The turn away from the dejected ballads of the last album may also be due, somewhat ironically, to the dire state of our ignorant, idle Western society. In speaking with comedian Rob Delaney for Noisey, Homme said, “I think escapism is a really devalued commodity. That’s why we have ice cream parlors and arcades, so that you can go there and if someone talks politics or religion or this or that you can go, ‘Shut the fuck up for a second,’ you know? ‘It’s an ice cream parlor you asshole.'” As Homme see it, QOTSA can be an antidote to the incessant, exasperating experience of maneuvering this world’s ills: “I don’t expect what I do to resonate with everyone, but it’s there if you need a set to turn a Monday into a Saturday. If you need to turn a noon into a midnight.”
Despite that mission statement, there are moments of real scorn here that, if not directed at our current national identity crisis, operate nonetheless as damning screed. “Domesticated Animals” in particular is a prime Homme hatchet job at regressive political leaders and the people that empower them, either actively or tacitly. “I’ll tell you where the gold is/ It’s in the ground/ You wonder where’s the freedom?/ In the lost and found/ Still not found,” Homme sardonically condemns, before lamenting on the chorus our perpetual show of force and subsequent predisposition toward complicity: “You get right up then sit back down/ The revolution is one spin round… Get right up, kneel and bow/ Shrunken heads parade through town/ Tears of gold, drink them down/ Dizzy, dizzy, dizzy, we all fall down.”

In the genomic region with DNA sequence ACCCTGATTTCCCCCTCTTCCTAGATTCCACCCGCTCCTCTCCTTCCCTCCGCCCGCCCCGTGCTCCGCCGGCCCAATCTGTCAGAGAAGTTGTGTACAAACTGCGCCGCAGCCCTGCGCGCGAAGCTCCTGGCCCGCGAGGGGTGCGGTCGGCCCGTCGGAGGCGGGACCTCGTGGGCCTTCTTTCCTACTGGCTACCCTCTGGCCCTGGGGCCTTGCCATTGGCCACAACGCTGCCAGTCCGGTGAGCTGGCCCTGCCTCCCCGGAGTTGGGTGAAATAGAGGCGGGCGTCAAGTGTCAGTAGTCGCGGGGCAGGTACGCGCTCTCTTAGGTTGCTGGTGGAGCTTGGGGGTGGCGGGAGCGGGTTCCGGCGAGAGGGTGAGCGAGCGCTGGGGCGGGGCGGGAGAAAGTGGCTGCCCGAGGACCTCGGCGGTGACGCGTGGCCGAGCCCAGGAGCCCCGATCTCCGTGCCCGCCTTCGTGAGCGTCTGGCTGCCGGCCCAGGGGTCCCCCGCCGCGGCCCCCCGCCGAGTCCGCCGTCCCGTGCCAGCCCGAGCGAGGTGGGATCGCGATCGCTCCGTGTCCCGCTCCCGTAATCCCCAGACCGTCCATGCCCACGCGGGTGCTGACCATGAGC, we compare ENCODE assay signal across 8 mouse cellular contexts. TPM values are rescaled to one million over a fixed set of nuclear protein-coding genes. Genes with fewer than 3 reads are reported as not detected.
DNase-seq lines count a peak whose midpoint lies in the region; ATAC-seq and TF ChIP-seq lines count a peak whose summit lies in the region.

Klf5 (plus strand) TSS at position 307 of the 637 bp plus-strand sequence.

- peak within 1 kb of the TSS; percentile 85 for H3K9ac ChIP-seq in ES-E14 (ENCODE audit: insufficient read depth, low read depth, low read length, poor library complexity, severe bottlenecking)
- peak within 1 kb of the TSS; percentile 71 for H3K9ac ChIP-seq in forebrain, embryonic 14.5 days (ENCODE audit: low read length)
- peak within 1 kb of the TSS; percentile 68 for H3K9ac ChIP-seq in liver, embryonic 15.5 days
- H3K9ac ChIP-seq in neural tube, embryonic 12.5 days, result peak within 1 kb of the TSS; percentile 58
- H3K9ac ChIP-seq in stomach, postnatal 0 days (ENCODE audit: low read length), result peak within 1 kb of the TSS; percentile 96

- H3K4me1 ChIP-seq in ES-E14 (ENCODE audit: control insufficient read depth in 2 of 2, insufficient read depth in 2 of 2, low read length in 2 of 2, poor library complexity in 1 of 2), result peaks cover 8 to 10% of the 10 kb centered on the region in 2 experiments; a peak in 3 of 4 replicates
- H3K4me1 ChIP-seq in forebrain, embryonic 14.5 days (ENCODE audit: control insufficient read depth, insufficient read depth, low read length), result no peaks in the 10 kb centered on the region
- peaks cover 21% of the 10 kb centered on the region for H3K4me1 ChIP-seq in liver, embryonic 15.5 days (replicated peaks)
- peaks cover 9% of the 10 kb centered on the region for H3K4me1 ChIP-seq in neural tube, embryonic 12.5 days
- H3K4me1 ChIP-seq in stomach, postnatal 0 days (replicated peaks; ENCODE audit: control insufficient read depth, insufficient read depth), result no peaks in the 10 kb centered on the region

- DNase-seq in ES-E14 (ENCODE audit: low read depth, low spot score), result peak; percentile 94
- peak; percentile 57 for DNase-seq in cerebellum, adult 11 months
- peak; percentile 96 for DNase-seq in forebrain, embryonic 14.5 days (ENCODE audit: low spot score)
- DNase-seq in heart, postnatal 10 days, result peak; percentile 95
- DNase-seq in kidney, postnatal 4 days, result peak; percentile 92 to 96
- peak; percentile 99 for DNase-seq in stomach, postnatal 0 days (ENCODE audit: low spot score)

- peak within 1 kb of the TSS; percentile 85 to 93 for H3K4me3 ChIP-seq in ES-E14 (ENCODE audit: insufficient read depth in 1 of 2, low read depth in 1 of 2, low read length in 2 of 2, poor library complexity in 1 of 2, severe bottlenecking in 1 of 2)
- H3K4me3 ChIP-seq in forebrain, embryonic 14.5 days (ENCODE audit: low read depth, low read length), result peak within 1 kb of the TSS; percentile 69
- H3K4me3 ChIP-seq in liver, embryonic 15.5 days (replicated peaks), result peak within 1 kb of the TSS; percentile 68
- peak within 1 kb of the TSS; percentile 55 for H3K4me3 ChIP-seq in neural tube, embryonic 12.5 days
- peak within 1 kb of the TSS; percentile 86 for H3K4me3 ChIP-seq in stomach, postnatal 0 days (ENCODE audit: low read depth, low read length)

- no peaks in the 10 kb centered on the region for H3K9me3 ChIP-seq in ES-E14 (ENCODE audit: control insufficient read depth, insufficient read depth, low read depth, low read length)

As deep as “Domesticated Animals” stings, nothing about it hits you over the head with its cynical worldview the way of other bands who have seemingly shifted their whole careers toward drawing lines in the sand around the orange elephant in the White House. As notoriously antagonistic as Homme can be, he’s never once directed his venom at listeners, instead offering them the salve of fantastical rock ‘n’ roll that cuts outward, not in. Coupled with the album’s prioritization of inciting instinctive motion and Homme earth-shaking, thunderously tender heart — at its most achingly yearning on the long-distance lullaby and album-closer “Villains Of Circumstance” — it makes for a comprehensive catalogue of this band’s many talents, and the most holistically satisfying entry into their discography in 15 years.
Villains isn’t the best album QOTSA album, but it’s at least their most immediately lovable since Songs For The Deaf. All nine songs would make for excellent, welcome additions to the band’s live show, a 100% hit-rate exceedingly rare for rock bands with 20 years in the game, and a third of those have the potential to make for set-highlights. Many younger acts start running on steam in hardly half the time that QOTSA’s managed to maintain their grease-fire fuel source, making their continued vitality not only impressive but reassuringly inspiring. It remains unclear whether Homme would like us to see him as hero or villain, but there’s no disputing that his example is one that every other band should be striving to follow either way.
Villains is out 8/25 via Matador.